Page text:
The MisSpelling Bee

Have you ever been really embarrassed in front of people? I mean by something you said, or something you did?

Experience has taught me that it’s bad to mess up, and worse to do it in front of an audience.

This is the main reason that I hate the Spelling Bee.

The elementary school Spelling Bee is pretty much an involuntary mental inquisition about letters, in front of an assembling of every person you know.

When a flame-out is public it’s usually fairly easy to determine if people are laughing “with you” or “at you.”

Normal people don’t enjoy being laughed at.

Compounding this stress is the silent understanding that all but one person on the Spelling Bee stage is eventually going to blow it in front of the crowd.

Standing up there, you are faced with the inevitable countdown to your own extinction.

I clearly remember extinction coming to me in the first round of the 6th grade spelling bee.

You know what word I got out on? Kleenex.

That’s right, Kleenex.

I spelled Kleenex with a “c”:

“C-L-E-E-N-E-X. Cleenex.”

Before you begin publicly mocking me, like the other 6th graders, think about this; there is a “C” in clean, and Kleenex “cleans” your nose, so who is the idiot, a 11 year-old with phonics and reasoning skills far beyond that of a 1940’s era marketing department or a tissue corporation that tried to get cute by using 5 point consonants when 4 pointers were already getting the job done?

Of course this line of thinking, and the esoteric scrabble reference, were completely lost on my neanderthalic classmates.

Everyone laughed.

At me.

The irony is that there had been so much poor spelling, the seats were already pretty full of previous “failures”.

It was really a “Mis-Spelling Bee”.

I sat down, a spelling failure, and vowed never to make my children participate in such barbarism or cruelty.

At the time, quitting seemed like a great solution to my human problems.

Unfortunately, the problem with quitting is that quitting doesn’t guarantee success, it only guarantees failure.

Quitting moves a mistake out of the category of momentary failure and cements it as permanent.

It also doesn’t make it easier to succeed at anything else either.

I may never have failed in a spelling bee after that day, but I did fail at other things:

Kickball, dodgeball, tetherball, baseball, basketball, wiffleball, and even foosball made a failure out of me at one time or another.

From this line of reasoning you might be tempted to think that the thing that makes us successful as human beings is our perseverance- the drive to never quit.

You’d be wrong though.

People persevere in failure all the time, in fact, it’s entirely possible to fail at something no matter how many times you try…

Like trying to use those green toucans in Angry Birds.

I’ve been learning recently that the only thing in my life certain to bring success is God’s grace.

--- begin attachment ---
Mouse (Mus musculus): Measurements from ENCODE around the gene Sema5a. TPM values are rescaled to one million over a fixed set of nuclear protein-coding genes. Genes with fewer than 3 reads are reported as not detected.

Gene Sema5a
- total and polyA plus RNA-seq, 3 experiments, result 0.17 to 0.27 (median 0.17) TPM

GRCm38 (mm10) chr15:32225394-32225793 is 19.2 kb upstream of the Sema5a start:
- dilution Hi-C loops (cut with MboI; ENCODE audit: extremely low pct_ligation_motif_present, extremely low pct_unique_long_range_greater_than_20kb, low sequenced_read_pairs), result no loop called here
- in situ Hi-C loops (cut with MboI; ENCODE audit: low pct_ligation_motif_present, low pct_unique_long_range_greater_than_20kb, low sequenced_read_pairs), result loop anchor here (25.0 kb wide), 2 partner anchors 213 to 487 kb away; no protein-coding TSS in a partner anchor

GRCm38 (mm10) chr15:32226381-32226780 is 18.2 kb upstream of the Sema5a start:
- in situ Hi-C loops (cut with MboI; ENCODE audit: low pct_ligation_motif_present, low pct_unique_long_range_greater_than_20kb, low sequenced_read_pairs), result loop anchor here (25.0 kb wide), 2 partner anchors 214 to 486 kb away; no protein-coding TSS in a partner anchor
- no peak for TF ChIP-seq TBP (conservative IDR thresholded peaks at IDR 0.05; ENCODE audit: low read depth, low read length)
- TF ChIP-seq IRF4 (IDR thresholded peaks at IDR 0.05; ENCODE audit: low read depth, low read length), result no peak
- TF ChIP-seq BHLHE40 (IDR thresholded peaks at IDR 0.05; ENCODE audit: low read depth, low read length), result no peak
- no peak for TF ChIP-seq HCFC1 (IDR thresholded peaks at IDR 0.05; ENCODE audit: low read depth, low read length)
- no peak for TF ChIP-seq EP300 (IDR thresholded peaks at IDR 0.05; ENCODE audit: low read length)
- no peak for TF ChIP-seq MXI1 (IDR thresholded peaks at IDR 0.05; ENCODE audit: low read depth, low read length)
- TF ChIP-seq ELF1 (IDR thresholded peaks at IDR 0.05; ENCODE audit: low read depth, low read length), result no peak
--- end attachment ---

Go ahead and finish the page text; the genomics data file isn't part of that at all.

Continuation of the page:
Grace is an amazing concept, laden with beauty and a bittersweet paradox.

Since every human being is flawed in one way or another, we will never achieve sustainable success at a high rate.

With failure levels this high, our perfection is never on the negotiation table of performance.

Even though it is what God demands.

Grace is when you don’t achieve perfection, but the perfection of Jesus Christ is accounted to you anyway…

If you are willing to look at perseverance in a new light.

Spiritually speaking, Grace is what God extends to us when we stop persevering in our own efforts and put our faith in Jesus.

Jesus is perfect. He is 100%… all the time.

When we persevere in our efforts to know him through study, reflection, and open communication, the grace of God fills us, perfects us, and flows from us to others.

That’s the beautiful part.

When we have Jesus in our lives, God forgives our sins because Jesus’ perfection overcomes our inevitable failures.

Jesus is the “K” I switched out.
He’s the humility I forget about.
He’s the truth I can’t live without.

And here’s where the paradox sets in:

This grace-filled success only happens when we quit. When we quit ourselves.

Quitting may cement our human failure, but that moment of surrender also moves us into a new category under the heading of God’s grace.

It’s in that quitting that we humble ourselves under God’s mighty hand, and he, through the power of his Holy Spirit raises us up… through grace.

Our lives are flawed enough that failure is both guaranteed and warranted. Even worse if the fact that an audience is watching and waiting for the inevitable…

Give them what they want,

Fail them,
Then quit yourself,
You’ll find Yourself in God’s hands.

“At the moment of surrender, I folded to my knees, I did not notice the passers-by, And they did not notice me…” -U2

One Response to “The MisSpelling Bee”

  1. Sharon O November 9, 2011 at 12:22 pm #

    Another great post to think about. Thanks John oops I mean Jon :o)

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